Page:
Over 4.2 million peanut emojis have been used on Twitter since the emoji’s creation for the Spreading Good Campaign and the National Peanut Board (NPB) has set out to reach 6 million peanut emojis on Twitter by March 31 (National Peanut Month). Ryan Lepicier, Senior Vice President and Chief Marketing Officer, National Peanut Board, tells Portada how he is using emoji marketing.
The National Peanut Board (NPB) is giving substance to the peanut emoji by turning digital peanuts into real peanuts. The company will turn Peanut emojis into real peanut butter donations to food banks across the nation. The NPB is not only making a donation based upon all the U.S. peanut emojis used to-date on Twitter. In addition, they’re encouraging consumers to continue to use the peanut emoji on Twitter to fuel even more peanut butter donations to food banks.
Emoji Marketing as Amplification Tool
“With emojis, we’ve been able to create a simple and straightforward campaign that is very user-friendly. Emojis are a universal language to communicate feelings and emotions. Thus, it makes it easy to engage with a broad range of audiences”, Ryan Lepicier, Senior Vice President and Chief Marketing Officer, National Peanut Board tells Portada.
“For example, the fan base behind popular South Korean K-Pop Band, BTS caught wind of our campaign and it quickly spread across their audience. We saw an increase of peanut emojis used within hours! In less than two weeks, we saw more than a million peanut emojis used on Twitter, surpassing our original goal. With people around the globe Spreading Good, NPB decided to increase the campaign goal. The objective is 6 million emojis on Twitter by March 31 and in return, NPB will donate 17,000 pounds of peanuts and peanut butter to food banks.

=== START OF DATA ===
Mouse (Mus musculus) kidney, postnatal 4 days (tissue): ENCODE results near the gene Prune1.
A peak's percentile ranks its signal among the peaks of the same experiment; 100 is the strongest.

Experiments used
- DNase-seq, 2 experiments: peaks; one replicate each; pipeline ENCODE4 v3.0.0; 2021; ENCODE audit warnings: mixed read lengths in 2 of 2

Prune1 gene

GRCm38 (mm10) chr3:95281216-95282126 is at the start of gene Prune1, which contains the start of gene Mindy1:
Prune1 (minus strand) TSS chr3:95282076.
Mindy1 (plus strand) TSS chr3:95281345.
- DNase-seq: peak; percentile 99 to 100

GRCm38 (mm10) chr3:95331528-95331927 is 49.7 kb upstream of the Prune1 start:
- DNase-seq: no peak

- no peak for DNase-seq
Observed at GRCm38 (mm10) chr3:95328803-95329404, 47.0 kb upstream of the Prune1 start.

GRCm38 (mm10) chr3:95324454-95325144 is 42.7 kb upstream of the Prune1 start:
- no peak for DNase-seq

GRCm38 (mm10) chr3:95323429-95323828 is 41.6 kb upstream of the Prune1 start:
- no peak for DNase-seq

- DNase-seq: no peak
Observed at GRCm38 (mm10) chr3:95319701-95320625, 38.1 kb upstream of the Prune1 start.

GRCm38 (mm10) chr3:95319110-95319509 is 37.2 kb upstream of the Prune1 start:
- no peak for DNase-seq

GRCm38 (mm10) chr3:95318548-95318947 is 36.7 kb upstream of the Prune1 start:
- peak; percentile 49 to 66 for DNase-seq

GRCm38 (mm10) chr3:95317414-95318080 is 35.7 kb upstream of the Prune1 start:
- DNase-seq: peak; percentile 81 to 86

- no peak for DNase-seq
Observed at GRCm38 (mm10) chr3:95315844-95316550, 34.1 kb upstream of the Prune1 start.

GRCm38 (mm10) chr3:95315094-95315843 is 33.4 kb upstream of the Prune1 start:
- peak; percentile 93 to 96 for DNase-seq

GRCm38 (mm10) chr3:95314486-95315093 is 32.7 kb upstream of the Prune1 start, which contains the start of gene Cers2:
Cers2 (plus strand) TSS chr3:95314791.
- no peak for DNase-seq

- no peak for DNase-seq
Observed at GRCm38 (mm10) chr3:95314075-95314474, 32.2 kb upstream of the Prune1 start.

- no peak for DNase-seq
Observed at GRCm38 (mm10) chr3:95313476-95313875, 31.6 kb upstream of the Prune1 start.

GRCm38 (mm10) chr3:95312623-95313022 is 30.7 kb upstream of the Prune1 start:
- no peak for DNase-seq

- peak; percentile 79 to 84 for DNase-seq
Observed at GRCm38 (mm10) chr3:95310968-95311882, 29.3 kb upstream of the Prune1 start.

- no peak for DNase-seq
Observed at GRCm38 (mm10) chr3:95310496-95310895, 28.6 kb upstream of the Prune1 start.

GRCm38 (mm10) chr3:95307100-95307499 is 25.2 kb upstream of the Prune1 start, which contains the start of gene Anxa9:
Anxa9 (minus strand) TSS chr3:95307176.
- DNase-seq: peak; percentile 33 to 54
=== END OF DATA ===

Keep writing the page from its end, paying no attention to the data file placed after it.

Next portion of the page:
According to NPB data, about 94% of homes in the U.S. have at least one jar of peanut butter in their pantry. For the Spreading Good campaign, NPB targets millennials, who on average, spend nearly 18 hours a day on different types of media and 71% say they engage with social media daily. With this in mind, NPB honed into the digital space with an emphasis on Facebook, Instagram, Twitter, and LinkedIn.
Twitter, a Good Vehicle for Emoji Marketing
According to Lepicier, through Twitter the NPB was able to connect to its target audience: Millennials. Millennials have an average attention span of only 12 seconds, making it important to capture their attention quickly. To do so, the NPB thought of a tone for its Twitter page @PeanutsHere that was quick, fun, and a little nutty – just like the platform. “The Spreading Good campaign is all about shareable content and a sense of unity. For these reasons, we felt Twitter was our strongest platform to bring this fun campaign to life”, Lepicier concludes.